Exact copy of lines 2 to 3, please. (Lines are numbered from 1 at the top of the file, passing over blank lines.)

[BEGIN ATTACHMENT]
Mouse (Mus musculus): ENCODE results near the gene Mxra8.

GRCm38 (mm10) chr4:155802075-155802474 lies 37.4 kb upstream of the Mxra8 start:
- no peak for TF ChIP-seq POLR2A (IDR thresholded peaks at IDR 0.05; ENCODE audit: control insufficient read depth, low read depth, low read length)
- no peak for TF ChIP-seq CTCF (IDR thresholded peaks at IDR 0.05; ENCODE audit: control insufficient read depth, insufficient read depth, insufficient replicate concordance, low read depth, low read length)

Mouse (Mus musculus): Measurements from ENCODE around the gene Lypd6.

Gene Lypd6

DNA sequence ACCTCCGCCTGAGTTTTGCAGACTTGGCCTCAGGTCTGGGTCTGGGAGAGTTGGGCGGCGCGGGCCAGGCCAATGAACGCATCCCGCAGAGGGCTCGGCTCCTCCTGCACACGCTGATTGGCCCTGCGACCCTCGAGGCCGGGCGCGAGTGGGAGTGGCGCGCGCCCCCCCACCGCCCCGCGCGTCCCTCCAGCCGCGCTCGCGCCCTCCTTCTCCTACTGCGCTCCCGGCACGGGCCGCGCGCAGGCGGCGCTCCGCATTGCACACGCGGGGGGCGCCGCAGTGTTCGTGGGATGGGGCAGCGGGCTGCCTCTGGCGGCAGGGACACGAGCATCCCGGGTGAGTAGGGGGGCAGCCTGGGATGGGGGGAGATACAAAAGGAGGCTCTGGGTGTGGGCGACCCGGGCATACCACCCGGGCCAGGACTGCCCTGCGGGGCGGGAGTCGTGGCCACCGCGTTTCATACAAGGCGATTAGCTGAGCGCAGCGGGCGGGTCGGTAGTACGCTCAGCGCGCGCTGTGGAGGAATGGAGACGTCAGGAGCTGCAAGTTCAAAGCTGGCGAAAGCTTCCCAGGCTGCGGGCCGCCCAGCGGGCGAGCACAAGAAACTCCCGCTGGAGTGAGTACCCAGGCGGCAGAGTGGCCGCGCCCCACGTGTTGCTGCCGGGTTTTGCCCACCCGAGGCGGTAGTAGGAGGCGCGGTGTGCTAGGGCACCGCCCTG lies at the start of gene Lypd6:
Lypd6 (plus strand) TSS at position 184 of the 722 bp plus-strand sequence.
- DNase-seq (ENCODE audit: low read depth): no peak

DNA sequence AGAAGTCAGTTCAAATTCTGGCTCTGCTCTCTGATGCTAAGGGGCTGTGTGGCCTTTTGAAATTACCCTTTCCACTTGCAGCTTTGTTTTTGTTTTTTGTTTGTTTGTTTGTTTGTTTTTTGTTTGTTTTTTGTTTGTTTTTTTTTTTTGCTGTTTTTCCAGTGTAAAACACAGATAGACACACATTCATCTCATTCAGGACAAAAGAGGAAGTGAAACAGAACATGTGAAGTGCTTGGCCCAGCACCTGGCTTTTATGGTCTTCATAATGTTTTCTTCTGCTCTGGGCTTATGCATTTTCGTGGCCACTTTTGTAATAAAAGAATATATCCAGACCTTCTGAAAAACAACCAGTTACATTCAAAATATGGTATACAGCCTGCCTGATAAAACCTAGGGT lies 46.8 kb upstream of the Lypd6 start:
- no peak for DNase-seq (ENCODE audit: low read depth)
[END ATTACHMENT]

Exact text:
GRCm38 (mm10) chr4:155802075-155802474 lies 37.4 kb upstream of the Mxra8 start:
- no peak for TF ChIP-seq POLR2A (IDR thresholded peaks at IDR 0.05; ENCODE audit: control insufficient read depth, low read depth, low read length)